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Publisher's Summary

Every two years the international art world descends on Venice for the opening of the Biennale. Among them is Jeff Atman, a jaded and dissolute journalist, whose dedication to the cause of Bellini-fuelled party-going is only intermittently disturbed by the obligation to file a story. When he meets the spellbinding Laura, he is rejuvenated, ecstatic. Their romance blossoms quickly, but is it destined to disappear just as rapidly?
Every day thousands of pilgrims head to the banks of the Ganges at Varanasi, the holiest Hindu city in India. Among their number is a narrator who may or may not be the Atman previously seen in Venice. Intending to visit only for a few days, he ends up staying for months, and suddenly finds a hitherto unexamined idea of himself, the self. In a romance he can only observe, he sees a reflection of the kind of pleasures that, willingly or not, he has renounced. In the process, two ancient and watery cities become versions of each other. Could two stories, in two different cities, actually be one and the same story?
An irrepressible and wildly original novel of erotic fulfillment and spiritual yearning, Jeff in Venice, Death in Varanasi is dead-on in its evocation of place, longing, and the possibility of neurotic enlightenment.
©2009 Geoff Dyer (P)2010 Blackstone Audio
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Critic Reviews

“A vigorous mash-up of satire, romance, travelogue and existential treatise…his best yet.” ( Time magazine, “The Top 10 Everything of 2009”)
“A raucous delight…Very funny, full of nerve, gutsy and delicious. Venice will never be the same again!” (Michael Ondaatje, author of The English Patient)
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Customer Reviews

Most Helpful
4 out of 5 stars
By Frank on 01-28-11

Hate Jeff in Venice, Love Death in Varanasi

I've been a Geoff Dyer fan for years and I hit a wall of disappointment listening to "Jeff in Venice". I couldn't figure out why the text even existed. Who could care about the sex life and gorged ego of the lead character? There is little reason to read this first half of the book although I forced myself to finish it.
"Death in Varanasi" is a fresh start with the same, or similar, character. Only one problem with "Varanasi." The narrator doesn't know how to pronounce the name of the city. It drove me wacky listening to him mispronounce it over and over again. Finally, I learned to ignore his pronunciation and fell deeply into the story. This is a great tale of "neurotic enlightenment." I started listening to "Venice" again after finishing "Varanasi," but it still wasn't worth the time. I listened "Varanasi" again and fell into it with a new level of comprehension. This is a great short novel. Five stars for "Death in Varanasi" minus one star for pronunciation. No stars for "Jeff in Venice." Simply ignore it.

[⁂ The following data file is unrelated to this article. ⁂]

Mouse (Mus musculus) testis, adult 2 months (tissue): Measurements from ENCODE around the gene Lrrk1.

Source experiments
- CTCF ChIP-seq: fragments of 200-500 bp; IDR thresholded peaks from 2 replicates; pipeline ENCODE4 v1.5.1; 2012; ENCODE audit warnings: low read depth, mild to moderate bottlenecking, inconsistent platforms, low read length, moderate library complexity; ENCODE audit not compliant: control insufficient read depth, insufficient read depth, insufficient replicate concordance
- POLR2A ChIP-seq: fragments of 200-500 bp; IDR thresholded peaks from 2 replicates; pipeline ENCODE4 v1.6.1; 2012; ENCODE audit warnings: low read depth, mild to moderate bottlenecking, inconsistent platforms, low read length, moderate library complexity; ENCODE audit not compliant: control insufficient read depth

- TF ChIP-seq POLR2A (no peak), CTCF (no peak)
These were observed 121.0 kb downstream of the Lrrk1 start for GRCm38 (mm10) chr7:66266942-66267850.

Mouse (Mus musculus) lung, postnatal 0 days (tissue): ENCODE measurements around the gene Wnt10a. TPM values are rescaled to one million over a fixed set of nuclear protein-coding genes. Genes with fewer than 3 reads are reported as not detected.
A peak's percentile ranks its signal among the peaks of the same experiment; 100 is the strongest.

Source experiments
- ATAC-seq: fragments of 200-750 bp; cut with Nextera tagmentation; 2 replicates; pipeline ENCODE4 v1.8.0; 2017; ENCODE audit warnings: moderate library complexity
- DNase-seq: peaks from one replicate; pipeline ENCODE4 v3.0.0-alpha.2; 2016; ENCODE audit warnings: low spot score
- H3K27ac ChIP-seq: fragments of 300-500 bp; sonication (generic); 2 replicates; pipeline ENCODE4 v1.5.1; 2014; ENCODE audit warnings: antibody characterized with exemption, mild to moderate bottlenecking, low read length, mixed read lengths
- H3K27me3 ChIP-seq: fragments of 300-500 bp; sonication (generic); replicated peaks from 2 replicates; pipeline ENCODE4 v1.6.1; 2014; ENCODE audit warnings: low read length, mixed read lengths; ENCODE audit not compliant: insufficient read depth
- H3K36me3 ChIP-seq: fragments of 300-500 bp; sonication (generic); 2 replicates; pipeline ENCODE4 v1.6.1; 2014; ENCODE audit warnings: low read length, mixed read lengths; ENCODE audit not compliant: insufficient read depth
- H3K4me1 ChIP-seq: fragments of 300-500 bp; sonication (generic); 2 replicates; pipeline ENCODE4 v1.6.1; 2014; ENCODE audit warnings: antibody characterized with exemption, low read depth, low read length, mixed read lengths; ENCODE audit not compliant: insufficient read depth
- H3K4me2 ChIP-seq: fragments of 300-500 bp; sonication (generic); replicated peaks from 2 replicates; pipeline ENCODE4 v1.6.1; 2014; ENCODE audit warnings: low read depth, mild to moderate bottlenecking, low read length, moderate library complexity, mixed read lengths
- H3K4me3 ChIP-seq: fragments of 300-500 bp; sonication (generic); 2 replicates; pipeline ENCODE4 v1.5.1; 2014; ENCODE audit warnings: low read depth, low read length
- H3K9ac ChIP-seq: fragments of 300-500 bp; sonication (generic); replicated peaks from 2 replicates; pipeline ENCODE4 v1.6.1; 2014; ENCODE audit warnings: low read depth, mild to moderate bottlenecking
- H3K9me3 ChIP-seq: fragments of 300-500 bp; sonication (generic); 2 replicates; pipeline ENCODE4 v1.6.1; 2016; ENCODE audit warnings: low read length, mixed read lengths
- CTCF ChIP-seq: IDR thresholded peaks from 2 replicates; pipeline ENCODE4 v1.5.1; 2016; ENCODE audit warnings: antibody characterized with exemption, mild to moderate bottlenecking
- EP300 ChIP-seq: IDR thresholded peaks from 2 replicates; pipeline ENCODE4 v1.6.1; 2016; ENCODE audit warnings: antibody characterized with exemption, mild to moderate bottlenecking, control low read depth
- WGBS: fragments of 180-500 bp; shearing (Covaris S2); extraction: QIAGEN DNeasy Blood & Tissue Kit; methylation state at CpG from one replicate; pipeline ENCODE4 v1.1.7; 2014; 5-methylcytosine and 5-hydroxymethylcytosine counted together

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2 of 2 people found this review helpful

5 out of 5 stars
By Mari on 03-12-15

A Great Contemporary Novel

I am so surprised at some of these reviews. This is a real thought piece, not something to be taken at face value. To the reviewer who "hated Jeff in Venice", you were supposed to hate him. Here the Biennale represents the height of contemporary decadence. It is one long string of vacuous conversations, holding together a narrative of sex and drugs that make up the contemporary art scene. It's easy to make fun of contemporary art. Dyer takes it one step further and has written a scathing critique of the entire art world. Anyone picking this up and hoping for Thomas Mann will be disappointed. This is Tom Wolf, unleashed on the new millennium.

The book changes gears rapidly and beautifully when we get to Varanasi. The western comparisons to Venice are there, as we witness a transformation of the main character. He enters onto a zen journey into the "true and universal self". After all, isn't that what Atman means?

This is a great contemporary novel. One worth either listening to, or reading, carefully.

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